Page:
Questioning the Replies to My Questions – Re: Civil Defense and West Hawaii Flooding

Thank you for the prompt reply to my questions regarding the Counties Civil Defense response Wednesday.

Below in Green our my responses to the counties responses to my original questions.  (I’m not sure if you will be able to see this in color on your computers or not… so I’m also posting a blog of my replies to your questions on my blog).

I hope we can continue the discussion about bringing the COUNTY up to speed in the Digital world.  I know we are known for “Hawaii Time”… but we don’t have to be.

1. I would like to know how many Hawaii County Residents have signed up for the $40,000 Phone Alert System that the County is paying for:

Approximately, 35,000 people and businesses are registered on the master data base. Most of these numbers are currently in the white pages and not on a Federal Do Not Call List. An additional 2,600 people have registered for the service since it debuted in October 2008.

It is interesting that ONLY 2600 people have signed up for this and they are using the White Pages to get other numbers.

I understand this first year is free and subsequent years will be $40,000! This seems like a large chunk of change for something that has not been proven effective.

Civil Defense has secured funding (through grants) to July of 2011. Basically, it will be free to Hawai’i County taxpayers until that time. Three years should be ample time to determine whether or not the system is worth the cost. It should be mentioned that this system is not only for Civil Defense’s exclusive use: Public Works, Water, Fire, Police, Planning, Aging, Prosecutors, and Mayor’s office are among participating agencies currently using the system. Public Works has used it for bridge repair notification in Paauilo, for water restriction notification in Kaumana, for brush fire personnel recalls (about four times), and for high sulfur dioxide notifications in Pahala (once) and Volcano Golf & Country Club Subdivision (twice), shark sighting and road closure notification for the Big Island Visitors Security Association (about 10 notifications), and notifying governmental, non-governmental, volunteer, and community associations about our tsunami drill (600+ contacts).

Was it used on Wednesday at all?

2. I would like to know where the Civil Defense warnings were that West Hawaii was flooding yesterday.

Civil Defense telephoned the radio stations as soon as they were made aware of roads being closed and kept them up to date as new information came in. CD decided not to broadcast a standard Civil Defense radio message because it quickly became apparent that rain conditions and roadblock locations were changing constantly. The usual method of crafting, distributing, and broadcasting a radio message takes time and is not well suited for a quickly changing situation. We decided that notifying the radio stations on the fly and asking the DJs to get the word out was quicker.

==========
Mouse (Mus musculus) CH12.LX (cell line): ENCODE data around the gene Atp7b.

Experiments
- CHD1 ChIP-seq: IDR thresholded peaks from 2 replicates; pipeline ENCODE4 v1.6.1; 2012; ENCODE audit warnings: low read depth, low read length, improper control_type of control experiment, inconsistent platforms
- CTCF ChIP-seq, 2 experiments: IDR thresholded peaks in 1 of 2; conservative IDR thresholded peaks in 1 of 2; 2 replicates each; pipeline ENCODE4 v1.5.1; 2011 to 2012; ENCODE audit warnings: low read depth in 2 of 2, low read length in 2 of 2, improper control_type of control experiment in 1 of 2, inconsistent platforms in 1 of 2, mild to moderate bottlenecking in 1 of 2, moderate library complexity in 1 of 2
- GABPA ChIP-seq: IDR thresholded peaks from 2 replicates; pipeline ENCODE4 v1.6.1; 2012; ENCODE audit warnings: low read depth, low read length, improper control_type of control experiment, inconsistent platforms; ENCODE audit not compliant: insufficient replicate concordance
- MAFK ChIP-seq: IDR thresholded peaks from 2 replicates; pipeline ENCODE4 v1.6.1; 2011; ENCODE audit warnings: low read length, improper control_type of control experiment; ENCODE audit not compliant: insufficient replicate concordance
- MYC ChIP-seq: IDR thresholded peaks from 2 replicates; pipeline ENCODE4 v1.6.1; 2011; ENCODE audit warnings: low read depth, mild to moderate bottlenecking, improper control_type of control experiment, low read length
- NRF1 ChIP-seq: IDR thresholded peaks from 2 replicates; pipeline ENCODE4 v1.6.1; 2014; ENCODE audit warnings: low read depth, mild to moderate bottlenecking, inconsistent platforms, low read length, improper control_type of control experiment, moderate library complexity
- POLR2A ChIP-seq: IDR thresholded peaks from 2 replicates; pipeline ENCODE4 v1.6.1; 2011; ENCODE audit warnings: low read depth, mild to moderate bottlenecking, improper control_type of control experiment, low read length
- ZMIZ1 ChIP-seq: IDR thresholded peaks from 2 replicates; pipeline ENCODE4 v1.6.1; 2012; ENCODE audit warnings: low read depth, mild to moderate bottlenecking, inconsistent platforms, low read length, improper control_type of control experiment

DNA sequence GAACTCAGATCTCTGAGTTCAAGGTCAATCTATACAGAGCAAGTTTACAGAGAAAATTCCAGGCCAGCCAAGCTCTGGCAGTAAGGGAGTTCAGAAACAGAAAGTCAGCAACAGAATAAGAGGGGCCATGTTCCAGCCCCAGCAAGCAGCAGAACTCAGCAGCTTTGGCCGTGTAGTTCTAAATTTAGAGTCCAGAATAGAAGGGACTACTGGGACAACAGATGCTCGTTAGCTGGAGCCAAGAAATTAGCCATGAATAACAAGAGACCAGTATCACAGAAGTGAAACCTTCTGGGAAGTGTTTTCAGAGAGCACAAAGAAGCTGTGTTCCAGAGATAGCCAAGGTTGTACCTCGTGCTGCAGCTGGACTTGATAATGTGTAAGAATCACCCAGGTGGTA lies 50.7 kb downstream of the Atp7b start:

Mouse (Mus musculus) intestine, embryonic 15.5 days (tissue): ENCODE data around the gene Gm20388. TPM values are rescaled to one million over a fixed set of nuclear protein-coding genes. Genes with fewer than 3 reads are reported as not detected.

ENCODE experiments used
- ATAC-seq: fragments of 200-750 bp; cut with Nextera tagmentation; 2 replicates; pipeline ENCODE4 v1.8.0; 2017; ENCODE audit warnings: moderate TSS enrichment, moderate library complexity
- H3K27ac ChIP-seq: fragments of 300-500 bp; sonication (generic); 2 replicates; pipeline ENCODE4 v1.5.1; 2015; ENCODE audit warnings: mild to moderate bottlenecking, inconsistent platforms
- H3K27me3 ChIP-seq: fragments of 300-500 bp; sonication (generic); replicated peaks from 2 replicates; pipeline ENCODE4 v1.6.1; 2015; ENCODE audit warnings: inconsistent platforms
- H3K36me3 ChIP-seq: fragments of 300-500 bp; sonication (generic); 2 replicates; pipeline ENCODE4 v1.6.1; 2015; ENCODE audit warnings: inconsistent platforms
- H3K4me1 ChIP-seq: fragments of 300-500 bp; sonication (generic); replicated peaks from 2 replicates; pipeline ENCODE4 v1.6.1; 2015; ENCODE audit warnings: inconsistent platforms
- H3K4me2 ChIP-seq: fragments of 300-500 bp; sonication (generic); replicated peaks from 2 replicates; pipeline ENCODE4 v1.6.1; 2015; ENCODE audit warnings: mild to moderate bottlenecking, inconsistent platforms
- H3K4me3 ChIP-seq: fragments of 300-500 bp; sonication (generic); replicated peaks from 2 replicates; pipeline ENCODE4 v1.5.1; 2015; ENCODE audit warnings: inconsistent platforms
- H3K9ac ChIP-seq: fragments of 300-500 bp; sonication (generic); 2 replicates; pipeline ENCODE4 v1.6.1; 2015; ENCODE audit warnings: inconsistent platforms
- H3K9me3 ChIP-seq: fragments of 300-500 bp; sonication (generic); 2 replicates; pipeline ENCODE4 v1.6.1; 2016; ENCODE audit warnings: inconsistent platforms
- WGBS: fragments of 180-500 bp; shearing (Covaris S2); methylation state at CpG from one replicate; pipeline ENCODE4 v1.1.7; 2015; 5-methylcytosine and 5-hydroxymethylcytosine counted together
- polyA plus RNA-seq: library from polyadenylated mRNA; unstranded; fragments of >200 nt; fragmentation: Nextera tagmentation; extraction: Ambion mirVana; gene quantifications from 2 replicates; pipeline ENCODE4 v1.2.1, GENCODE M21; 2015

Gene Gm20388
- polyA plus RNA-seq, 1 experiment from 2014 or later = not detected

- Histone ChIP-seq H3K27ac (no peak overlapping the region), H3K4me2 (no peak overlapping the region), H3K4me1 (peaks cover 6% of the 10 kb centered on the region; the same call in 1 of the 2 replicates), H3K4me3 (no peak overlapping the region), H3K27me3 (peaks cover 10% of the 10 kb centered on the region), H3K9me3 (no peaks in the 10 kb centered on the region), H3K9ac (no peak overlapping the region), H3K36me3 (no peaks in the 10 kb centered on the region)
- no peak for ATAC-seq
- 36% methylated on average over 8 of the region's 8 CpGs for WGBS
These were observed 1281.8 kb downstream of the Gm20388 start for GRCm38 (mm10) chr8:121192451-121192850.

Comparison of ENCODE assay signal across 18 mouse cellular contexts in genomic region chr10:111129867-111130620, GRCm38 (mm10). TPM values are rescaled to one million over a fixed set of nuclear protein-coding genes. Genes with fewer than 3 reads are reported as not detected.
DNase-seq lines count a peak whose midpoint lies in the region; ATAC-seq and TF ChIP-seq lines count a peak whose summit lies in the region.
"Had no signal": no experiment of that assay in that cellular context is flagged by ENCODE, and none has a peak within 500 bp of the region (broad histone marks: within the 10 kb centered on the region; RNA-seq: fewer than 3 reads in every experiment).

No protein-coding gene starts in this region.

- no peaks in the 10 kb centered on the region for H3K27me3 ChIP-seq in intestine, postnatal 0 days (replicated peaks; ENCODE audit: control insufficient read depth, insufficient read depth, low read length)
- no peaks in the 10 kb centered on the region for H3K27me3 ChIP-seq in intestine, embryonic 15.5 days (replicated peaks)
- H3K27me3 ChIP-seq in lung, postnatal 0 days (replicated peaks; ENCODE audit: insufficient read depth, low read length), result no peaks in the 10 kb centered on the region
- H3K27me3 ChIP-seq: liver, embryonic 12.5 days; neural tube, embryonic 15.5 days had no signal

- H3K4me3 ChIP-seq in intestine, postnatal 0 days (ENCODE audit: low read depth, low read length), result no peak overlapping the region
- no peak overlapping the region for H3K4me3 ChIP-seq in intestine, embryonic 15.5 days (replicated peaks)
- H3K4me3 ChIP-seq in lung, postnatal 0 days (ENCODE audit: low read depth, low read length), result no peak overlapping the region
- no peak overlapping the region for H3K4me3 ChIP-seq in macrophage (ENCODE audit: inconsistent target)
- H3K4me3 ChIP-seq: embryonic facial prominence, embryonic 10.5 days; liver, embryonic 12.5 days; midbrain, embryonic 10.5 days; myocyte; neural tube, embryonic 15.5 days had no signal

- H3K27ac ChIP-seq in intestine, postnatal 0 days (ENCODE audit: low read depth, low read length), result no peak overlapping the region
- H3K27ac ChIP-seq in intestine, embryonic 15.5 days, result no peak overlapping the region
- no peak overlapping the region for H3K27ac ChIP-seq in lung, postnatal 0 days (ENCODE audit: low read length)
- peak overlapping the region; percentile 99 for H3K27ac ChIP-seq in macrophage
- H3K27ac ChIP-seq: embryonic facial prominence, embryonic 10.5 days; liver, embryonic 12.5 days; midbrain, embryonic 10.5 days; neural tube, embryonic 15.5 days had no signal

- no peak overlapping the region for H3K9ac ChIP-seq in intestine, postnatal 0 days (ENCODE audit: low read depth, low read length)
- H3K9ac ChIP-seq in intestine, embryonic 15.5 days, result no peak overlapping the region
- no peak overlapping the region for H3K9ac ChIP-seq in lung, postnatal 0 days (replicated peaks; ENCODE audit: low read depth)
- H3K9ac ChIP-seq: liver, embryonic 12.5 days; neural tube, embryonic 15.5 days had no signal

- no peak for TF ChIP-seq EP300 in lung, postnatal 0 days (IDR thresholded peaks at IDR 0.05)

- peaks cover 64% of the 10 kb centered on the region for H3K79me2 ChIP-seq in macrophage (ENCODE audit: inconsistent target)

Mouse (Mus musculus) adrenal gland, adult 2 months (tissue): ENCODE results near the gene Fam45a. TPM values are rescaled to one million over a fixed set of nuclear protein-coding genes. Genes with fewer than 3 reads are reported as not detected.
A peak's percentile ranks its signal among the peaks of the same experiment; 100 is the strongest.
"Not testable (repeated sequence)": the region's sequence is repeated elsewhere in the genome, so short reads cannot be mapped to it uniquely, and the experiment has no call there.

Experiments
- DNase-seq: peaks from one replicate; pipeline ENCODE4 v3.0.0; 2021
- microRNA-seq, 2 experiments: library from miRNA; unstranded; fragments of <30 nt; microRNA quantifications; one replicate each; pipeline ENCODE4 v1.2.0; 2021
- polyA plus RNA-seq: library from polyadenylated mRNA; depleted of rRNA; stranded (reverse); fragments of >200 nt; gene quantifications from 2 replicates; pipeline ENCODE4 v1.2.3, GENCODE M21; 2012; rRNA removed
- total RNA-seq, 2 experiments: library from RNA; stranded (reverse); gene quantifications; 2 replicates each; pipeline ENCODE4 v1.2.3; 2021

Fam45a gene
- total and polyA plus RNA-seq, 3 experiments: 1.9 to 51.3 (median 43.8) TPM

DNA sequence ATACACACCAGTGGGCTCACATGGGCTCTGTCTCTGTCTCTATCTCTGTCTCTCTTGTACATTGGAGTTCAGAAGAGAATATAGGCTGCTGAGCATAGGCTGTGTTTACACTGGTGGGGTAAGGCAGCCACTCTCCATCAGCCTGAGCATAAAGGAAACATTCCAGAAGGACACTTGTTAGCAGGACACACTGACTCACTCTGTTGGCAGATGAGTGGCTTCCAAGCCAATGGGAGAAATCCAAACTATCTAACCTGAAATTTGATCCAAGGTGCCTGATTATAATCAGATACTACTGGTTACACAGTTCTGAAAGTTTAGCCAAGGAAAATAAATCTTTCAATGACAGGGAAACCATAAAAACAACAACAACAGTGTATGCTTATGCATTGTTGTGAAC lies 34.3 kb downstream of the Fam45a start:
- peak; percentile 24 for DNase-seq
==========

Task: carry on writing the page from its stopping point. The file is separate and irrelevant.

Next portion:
I don’t know many people that listen to the radio anymore.  CD’s, IPOD’s and Internet Streaming is becoming more mainstream then the radio.  Even many people traveling in their cars are now listening to CD’s or IPOD’s through their speakers instead of a commercialized radio broadcast.

3. The only way I heard about the Flooding was through a Twitter Message put out by KWXX:
You probably got the Twitter message only because Civil Defense sent the info to the radio stations.

That is probably correct, it’s sad that I have to receive my information from a Radio Station Tweet, instead of a government official.  The nice thing about the Radio Stations Tweet feed, is that I read it more then 45 minutes after it was posted.  Twitter feeds are available all the time… Radio Station “SPOTS”  are only  30 seconds played every 20 minutes or so on the radio.  Some people can get in and out of their cars before that message is even played.

4. Hawaii County Has A Civil Defense Twitter site… why is it not being used?

Civil Defense is unaware of that account. As I discovered now that I just signed on for my own account, apparently anyone could have set up the CD account. However City Watch is more efficient in reaching large numbers of people, many of whom do not have Twitter accounts. Almost everybody has a telephone. At some point it may behoove us to use Twitter as part of emergency notification procedures but at the current time we do not because of the alternatives available. Thanks for your interest.

Very STRANGE that someone would hijack the Hawaii Civil Defense Twitter Name and then post VOG warnings the day that Pahoa got vogged out, on that account.


Damon Tucker

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